After a winter spent dreaming of dusty trails, Trail Unknown started the 2018 summer season off with a guided weekend linking some of the best natural trails the UK has to offer in the hilly heaven of Devon that is Exmoor National Park.
The idea of Trail Unknown is to find an amazingly beautiful area in the UK such as a national park or area of outstanding natural beauty, where we know there is a mysterious maze of magnificent single track. We put on a professional local guide who knows how to link the most talked about and least talked about tracks in the area. We get a load of awesome riders to join us who are supposedly customers but feel like mates, provide lunch from local produce and enjoy a full weekend of the best riding ever with not a worry in sight. We even throw in a cheeky uplift from a local farmer sometimes. For 50 squidders a day, you can't go wrong.
It all began on Friday morning, meeting in the quaint English town of Porlock. Now if you've never been there, you must think of mega old pubs, colourful tea houses, little cottages, sea views, friendly old people who make delicious cheese and cider, deer, the second highest point in the south of England, soo many trails, and dreamy combes. A combe 'is a short valley or hollow on a hillside or coastline, especially in Southern England.' Exmoor is full of magical combes that twist and turn with the hill, where the ancient woodland is epic and the ground is just like the best ground ever to ride, so loose and yet with so much grip. Oh baby, it's all about the combes..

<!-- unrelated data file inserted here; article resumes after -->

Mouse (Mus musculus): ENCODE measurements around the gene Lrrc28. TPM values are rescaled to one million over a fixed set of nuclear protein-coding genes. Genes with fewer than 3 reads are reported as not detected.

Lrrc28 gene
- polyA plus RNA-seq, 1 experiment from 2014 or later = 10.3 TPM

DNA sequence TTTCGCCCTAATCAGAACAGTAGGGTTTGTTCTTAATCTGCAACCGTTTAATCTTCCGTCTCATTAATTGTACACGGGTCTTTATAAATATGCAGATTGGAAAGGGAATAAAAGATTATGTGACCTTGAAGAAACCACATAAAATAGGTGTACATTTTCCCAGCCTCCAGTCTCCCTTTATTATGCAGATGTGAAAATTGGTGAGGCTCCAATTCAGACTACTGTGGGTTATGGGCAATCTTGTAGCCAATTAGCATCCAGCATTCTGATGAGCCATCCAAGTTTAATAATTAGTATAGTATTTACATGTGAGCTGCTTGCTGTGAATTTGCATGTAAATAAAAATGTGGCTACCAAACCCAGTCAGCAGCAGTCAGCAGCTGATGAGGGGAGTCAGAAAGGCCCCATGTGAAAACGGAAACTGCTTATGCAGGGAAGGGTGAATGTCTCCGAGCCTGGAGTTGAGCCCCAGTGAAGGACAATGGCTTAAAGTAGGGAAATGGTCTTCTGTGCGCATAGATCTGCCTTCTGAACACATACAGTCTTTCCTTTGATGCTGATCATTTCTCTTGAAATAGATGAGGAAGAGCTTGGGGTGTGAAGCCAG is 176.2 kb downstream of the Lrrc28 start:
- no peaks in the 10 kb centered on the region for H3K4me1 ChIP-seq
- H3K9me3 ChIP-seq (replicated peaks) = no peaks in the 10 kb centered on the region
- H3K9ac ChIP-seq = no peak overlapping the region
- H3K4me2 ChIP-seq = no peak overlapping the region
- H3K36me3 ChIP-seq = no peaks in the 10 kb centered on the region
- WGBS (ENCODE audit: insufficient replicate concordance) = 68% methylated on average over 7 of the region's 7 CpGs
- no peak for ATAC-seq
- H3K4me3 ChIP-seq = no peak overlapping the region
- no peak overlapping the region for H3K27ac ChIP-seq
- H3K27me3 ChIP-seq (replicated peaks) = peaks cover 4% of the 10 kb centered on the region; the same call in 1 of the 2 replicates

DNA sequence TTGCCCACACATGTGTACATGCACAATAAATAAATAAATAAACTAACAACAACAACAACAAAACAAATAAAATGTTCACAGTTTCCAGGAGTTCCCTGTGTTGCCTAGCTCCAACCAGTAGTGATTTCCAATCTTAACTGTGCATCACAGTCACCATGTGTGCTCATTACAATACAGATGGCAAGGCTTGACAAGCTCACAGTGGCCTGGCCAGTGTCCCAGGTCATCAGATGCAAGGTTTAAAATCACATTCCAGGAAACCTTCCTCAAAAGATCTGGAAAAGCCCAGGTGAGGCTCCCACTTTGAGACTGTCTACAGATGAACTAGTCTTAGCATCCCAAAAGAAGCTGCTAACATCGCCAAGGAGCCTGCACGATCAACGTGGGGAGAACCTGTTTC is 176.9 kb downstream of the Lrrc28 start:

The riding in Exmoor is such a treat and blessed by over 500 meters of altitude at the legendary Dunkery Becon. From there you have a huge selection of sweeping trails from the open moorland that take you all the way down to sea level, through many a combe and sometimes with a few cheeky stream crossings that are always a fun challenge.
With no set path to any of our trips (it's in the name - Trail Unknown), we ride something for everyone. The beauty of natural style riding is that you ride the tracks at whatever speed you like, however playfully you like and it will always put a big muddy smile on your face.